A feature in the New York Times Magazine delves into the case of Innocence Project client Noura Jackson, who was wrongly convicted of her mother’s murder in Tennessee in 2009.
Noura was 18 years old in June of 2005 when she came home to find her mother, Jennifer, stabbed to death on her bedroom floor. Their Memphis home had been ransacked and there were signs of a break-in.
Only a year and a half prior, Noura’s father was shot to death in the convenience store he owned, which was also ransacked. His murder remained unsolved.
Facing pressure from the public to solve Jennifer Jackson’s murder, Shelby County Deputy District Attorney Amy Weirich came up with the theory that Noura murdered her mother to collect money from her estate and life insurance policy.
Noura was arrested and held on a $500,000 bond. Unable to pay, she was detained for three and a half years awaiting trial.
No physical evidence linked Noura to the murder. DNA testing of evidence suggested that two or three different people were present at the scene of the crime.
At Noura’s trial, her attorney called no witnesses, thinking the DNA evidence was sufficient to prove her client was not involved. The state called family members to the stand, who testified that Noura was rebellious and that she and her mother often argued, sometimes about money. Other witnesses testified that Noura partied often and consumed alcohol and drugs. The only evidence that tied Noura to the murder was the testimony of her friend, Andrew Hammack, who said she called him between 4 a.m. and 5 a.m. and asked him to meet her at her house.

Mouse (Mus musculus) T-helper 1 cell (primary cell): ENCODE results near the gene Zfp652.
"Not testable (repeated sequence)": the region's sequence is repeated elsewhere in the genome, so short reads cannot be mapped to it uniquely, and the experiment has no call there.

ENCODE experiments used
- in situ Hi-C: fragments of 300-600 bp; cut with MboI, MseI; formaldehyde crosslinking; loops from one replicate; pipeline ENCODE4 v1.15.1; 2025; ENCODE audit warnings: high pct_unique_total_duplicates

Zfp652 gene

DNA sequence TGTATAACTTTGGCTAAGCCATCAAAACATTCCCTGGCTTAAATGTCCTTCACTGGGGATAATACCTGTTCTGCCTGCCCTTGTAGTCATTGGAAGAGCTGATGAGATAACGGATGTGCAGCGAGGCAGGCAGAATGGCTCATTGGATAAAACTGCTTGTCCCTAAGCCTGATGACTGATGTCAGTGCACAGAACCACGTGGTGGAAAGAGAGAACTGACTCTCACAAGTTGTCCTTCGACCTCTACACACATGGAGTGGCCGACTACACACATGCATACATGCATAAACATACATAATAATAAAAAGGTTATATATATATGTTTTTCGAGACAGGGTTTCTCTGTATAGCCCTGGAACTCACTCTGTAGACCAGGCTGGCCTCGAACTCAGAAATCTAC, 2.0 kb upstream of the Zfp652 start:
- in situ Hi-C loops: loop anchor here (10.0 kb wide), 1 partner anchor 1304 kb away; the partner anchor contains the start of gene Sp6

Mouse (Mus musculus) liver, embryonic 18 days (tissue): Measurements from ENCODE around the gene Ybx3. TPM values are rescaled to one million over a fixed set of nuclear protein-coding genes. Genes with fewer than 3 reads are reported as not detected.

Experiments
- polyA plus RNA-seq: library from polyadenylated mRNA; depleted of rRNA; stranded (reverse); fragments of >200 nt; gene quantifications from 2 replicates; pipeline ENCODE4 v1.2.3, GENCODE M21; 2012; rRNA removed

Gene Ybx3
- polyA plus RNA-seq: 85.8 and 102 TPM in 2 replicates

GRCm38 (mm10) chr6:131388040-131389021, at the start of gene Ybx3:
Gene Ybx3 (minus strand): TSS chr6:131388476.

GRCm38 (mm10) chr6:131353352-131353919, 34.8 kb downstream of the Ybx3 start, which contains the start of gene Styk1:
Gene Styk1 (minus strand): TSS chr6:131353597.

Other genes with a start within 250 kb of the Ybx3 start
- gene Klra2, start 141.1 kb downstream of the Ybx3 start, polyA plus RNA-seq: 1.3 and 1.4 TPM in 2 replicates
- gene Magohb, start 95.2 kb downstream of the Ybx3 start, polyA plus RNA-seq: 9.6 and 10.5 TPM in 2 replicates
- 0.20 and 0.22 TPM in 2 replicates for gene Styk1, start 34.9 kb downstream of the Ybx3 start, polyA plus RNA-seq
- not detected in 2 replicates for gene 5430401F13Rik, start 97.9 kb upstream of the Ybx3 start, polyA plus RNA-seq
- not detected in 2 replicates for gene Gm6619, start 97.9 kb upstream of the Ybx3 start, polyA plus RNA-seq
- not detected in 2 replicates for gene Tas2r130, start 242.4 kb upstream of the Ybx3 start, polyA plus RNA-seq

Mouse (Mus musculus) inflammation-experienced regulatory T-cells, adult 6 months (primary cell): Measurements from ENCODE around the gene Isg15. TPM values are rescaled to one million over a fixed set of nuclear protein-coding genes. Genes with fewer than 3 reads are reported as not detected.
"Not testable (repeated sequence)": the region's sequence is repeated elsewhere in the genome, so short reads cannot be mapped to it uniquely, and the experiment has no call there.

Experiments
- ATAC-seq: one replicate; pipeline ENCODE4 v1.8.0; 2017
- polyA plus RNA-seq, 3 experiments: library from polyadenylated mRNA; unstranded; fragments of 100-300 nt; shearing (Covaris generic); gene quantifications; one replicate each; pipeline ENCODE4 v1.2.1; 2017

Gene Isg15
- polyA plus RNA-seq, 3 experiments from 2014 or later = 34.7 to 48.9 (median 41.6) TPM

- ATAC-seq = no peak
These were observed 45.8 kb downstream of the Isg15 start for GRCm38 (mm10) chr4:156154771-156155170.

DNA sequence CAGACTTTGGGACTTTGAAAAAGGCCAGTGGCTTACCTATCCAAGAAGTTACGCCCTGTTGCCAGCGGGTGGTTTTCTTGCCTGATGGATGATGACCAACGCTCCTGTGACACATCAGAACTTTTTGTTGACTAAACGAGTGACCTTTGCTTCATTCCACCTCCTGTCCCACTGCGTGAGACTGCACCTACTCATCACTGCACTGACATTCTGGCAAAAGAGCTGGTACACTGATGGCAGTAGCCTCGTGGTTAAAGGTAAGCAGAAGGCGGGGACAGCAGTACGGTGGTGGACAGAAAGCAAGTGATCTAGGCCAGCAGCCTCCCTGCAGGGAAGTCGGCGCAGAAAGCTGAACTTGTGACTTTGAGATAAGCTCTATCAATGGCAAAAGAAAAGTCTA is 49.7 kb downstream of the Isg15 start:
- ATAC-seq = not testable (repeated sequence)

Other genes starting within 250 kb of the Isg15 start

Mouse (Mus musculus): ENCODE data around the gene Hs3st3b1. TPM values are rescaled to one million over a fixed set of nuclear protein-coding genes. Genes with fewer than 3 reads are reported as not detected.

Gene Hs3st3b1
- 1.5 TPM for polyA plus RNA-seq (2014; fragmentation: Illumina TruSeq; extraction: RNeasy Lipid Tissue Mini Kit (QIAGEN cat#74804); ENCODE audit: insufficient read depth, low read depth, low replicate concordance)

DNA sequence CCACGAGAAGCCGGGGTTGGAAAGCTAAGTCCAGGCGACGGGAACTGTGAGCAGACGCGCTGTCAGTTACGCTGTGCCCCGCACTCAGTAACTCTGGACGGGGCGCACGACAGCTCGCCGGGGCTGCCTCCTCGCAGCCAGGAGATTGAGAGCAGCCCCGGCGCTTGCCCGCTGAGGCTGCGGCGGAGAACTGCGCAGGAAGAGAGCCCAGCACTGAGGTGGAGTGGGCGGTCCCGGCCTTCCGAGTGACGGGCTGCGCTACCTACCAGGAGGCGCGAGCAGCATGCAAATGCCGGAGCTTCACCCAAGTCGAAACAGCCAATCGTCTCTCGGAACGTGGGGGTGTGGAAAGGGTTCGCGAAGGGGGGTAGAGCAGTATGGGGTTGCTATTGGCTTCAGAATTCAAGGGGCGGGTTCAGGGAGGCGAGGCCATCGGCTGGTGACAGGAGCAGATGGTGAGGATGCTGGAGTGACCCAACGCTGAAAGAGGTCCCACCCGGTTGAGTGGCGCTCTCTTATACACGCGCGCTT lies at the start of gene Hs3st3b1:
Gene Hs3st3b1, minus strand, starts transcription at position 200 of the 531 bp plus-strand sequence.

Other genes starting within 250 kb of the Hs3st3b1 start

The jury found Noura guilty of second-degree murder. Five days later, a letter that Hammack wrote to police surfaced, in which he admitted to lending his phone to a friend and being under the influence of Ecstasy on the night of the murder. Knowing the admission undermined the credibility of the state’s key witness, Noura’s attorney appealed to the Tennessee Supreme Court. Because the prosecution failed to turn over the note from Hammack before Noura’s trial, the court unanimously overturned her conviction in August of 2014. The court also found that the prosecutor made improper arguments to the jury.
In 2015, Noura’s case was given over to a neighboring district attorney’s office. They offered her a deal where she could take an “Alford plea,” which allows defendants to assert their innocence, while conceding that the state has enough evidence to convict them. The state department of corrections told her she had enough credits to be released the same day. Eager to move on, Noura accepted the deal but soon learned she did not in fact have enough credits to be released right away and still had another year left to serve.
‘‘I don’t even know if I cried,’’ Noura told the New York Times. ‘‘I remember feeling sick and embarrassed and ashamed. On paper, I’m the killer, even though I maintain my innocence, that’s what the cops look at. So, somebody’s just getting away, and I helped make that happen.’’
The Innocence Project is now working to use updated DNA testing methods to identify the sources of the biological material found at the scene of Jennifer Jackson’s murder and fully exonerate Noura.
Read the New York Times Magazine coverage here.